Few-flowered garlic has a long history of use in traditional medicine, dating back to ancient times. It was used by the ancient Greeks, Romans, and Egyptians to treat a variety of ailments, including respiratory infections, digestive disorders, and hypertension.

Today, few-flowered garlic is still used in herbal medicine and is believed to have several health benefits. For example, the plant contains compounds called flavonoids, which have been shown to have antioxidant and anti-inflammatory properties. These compounds may help to protect against a range of chronic diseases, including heart disease, cancer, and diabetes.

Few-flowered garlic is also rich in vitamins and minerals, including vitamin C, iron, and calcium. This makes it a nutritious addition to a healthy diet. However, it is important to note that few-flowered garlic should not be used as a substitute for medical treatment and should always be used under the guidance of a qualified healthcare practitioner.

In addition to its medicinal properties, few-flowered garlic has also been used in traditional folklore and mythology. In some cultures, it is believed to have protective properties and is used to ward off evil spirits and protect against disease. In others, it is believed to have aphrodisiac properties and is used to enhance fertility.

Despite its many uses and benefits, few-flowered garlic is also known to be toxic to some animals, particularly dogs and cats. If ingested, it can cause vomiting, diarrhea, and other symptoms. As such, it is important to keep few-flowered garlic out of reach of pets and to avoid feeding it to them.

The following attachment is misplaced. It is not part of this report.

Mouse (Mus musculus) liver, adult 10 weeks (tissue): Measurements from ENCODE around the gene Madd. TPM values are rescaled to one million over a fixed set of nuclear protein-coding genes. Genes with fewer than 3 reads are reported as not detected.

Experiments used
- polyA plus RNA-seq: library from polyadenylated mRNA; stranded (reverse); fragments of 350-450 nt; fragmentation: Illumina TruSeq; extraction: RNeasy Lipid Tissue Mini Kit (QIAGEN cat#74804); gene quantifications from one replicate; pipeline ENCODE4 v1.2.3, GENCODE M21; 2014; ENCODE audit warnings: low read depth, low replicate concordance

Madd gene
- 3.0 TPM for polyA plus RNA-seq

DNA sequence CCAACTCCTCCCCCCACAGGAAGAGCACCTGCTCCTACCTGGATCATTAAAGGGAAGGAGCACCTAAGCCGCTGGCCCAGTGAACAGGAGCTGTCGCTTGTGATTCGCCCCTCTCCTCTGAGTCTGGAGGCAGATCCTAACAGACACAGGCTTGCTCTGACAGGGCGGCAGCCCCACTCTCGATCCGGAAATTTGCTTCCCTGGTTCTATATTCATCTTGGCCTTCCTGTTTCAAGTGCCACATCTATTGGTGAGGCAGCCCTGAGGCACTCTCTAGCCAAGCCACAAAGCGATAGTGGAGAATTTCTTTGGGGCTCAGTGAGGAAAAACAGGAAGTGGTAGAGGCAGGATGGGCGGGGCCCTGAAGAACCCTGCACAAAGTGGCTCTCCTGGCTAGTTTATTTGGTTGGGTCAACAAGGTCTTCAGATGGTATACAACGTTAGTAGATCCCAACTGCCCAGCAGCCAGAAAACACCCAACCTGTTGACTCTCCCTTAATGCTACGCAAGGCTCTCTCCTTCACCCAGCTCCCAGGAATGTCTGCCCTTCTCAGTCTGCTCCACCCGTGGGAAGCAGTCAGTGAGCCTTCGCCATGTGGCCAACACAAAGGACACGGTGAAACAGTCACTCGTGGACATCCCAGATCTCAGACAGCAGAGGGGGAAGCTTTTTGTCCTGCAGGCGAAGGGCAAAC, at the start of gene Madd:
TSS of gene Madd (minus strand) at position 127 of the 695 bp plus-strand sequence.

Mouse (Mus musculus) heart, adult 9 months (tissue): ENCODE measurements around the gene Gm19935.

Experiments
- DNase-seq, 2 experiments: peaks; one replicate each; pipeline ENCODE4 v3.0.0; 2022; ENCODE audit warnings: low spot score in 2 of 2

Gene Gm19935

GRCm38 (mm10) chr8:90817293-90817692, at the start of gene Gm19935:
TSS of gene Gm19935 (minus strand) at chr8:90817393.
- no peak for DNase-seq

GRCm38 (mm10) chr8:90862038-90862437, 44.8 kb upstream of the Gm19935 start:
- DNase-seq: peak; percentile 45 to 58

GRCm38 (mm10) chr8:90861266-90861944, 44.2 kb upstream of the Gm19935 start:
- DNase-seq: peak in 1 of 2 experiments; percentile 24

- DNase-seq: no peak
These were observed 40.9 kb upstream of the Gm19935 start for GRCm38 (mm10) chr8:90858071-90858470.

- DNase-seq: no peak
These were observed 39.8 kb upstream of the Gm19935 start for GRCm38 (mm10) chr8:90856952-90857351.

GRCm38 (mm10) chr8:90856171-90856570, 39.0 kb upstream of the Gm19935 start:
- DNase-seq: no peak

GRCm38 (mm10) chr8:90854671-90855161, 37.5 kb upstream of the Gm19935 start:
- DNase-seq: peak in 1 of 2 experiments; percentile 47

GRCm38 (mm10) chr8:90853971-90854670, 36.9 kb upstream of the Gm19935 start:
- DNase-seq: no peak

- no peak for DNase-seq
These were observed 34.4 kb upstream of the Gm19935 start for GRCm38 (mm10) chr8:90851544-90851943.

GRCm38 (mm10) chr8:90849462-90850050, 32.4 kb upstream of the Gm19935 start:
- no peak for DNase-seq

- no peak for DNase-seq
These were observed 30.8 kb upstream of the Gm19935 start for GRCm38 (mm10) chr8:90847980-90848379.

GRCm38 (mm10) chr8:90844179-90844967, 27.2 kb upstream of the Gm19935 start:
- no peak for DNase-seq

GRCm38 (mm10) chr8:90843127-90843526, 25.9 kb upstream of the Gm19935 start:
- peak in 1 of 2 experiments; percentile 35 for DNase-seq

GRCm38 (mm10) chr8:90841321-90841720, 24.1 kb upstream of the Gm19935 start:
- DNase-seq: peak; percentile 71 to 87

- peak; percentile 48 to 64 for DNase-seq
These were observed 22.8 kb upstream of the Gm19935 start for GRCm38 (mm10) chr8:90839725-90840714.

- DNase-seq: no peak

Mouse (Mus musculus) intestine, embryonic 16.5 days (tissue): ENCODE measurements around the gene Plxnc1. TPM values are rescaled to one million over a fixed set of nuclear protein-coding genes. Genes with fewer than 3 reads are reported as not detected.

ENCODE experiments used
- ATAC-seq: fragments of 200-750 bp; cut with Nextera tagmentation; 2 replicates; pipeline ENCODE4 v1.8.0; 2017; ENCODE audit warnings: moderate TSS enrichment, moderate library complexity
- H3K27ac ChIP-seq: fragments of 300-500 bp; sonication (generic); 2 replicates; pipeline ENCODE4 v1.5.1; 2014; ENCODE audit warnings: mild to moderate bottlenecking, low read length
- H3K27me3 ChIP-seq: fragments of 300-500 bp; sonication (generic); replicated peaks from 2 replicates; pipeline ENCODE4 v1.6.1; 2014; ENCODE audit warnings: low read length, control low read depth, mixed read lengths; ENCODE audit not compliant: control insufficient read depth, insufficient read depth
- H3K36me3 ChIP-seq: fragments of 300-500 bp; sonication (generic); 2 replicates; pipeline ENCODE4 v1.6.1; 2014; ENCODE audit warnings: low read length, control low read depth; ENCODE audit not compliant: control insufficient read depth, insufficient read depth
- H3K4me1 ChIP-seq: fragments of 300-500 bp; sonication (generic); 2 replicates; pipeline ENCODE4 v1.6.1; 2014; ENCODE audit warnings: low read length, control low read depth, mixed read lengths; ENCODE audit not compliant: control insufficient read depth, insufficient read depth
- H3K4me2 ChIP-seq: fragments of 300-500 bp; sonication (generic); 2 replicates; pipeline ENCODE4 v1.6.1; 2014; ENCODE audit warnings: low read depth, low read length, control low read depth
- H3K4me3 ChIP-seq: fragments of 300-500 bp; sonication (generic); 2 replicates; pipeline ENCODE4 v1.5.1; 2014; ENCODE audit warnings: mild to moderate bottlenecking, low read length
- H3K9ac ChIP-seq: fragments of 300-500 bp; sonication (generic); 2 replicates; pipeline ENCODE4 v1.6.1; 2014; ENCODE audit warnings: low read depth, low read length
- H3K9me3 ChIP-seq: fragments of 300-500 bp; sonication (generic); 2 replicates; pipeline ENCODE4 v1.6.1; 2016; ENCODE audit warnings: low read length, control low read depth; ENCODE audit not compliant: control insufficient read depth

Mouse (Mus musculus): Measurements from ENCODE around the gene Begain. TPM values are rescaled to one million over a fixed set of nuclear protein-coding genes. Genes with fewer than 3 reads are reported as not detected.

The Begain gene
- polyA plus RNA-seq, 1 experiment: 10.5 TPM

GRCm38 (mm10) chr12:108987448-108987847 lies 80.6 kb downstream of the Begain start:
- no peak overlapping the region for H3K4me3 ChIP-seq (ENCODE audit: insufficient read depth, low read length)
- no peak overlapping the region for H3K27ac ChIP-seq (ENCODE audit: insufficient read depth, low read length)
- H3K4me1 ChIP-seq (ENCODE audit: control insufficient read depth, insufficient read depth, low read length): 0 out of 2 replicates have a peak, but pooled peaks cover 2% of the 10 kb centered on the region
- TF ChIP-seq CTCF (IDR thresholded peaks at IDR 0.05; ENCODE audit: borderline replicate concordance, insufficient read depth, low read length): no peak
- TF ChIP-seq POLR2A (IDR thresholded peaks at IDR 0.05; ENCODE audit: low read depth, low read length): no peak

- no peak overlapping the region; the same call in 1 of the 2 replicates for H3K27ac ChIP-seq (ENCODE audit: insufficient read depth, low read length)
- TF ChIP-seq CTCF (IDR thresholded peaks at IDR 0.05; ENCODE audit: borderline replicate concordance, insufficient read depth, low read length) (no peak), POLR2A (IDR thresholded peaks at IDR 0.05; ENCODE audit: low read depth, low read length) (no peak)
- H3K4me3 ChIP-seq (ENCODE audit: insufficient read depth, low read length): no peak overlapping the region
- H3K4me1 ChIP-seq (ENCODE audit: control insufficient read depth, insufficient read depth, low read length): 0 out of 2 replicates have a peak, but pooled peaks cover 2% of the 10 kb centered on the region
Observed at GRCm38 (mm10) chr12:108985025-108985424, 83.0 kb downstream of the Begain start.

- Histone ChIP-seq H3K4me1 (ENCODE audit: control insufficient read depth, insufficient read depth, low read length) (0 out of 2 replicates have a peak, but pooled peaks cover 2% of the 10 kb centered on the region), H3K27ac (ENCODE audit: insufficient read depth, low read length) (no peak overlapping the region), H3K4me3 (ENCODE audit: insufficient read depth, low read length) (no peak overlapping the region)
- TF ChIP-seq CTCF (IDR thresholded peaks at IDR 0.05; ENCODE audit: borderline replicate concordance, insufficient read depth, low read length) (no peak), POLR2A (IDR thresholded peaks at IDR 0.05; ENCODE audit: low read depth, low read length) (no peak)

Few-flowered garlic is a hardy plant that grows well in a variety of conditions. It prefers moist, well-drained soils and partial shade but can also tolerate full sun and dry conditions. The plant can be propagated by dividing the bulbs in the fall or by planting seeds in the spring.

In addition to its culinary and medicinal uses, few-flowered garlic also has cultural significance in many regions. It is a popular ingredient in traditional dishes such as pesto, soups, and stews, and is often used to flavor meat and fish dishes. In some cultures, it is also used as a decorative plant, particularly in gardens and parks.

Few-flowered garlic is also an important ecological resource for many insect species. The flowers are a valuable source of nectar for bees and butterflies, while the leaves and stems provide shelter and food for a variety of insect larvae.

Despite its many benefits, few-flowered garlic can also be a nuisance in some settings. As an invasive species, it can outcompete native plants and disrupt local ecosystems. It is important to take steps to control the spread of few-flowered garlic in areas where it is not native.

Overall, few-flowered garlic is a fascinating plant with a rich history and many uses. Whether used in cooking, medicine, or folklore, it is clear that this versatile plant has much to offer.


Few-flowered Garlic filmed in Lancashire on the 7th April 2023.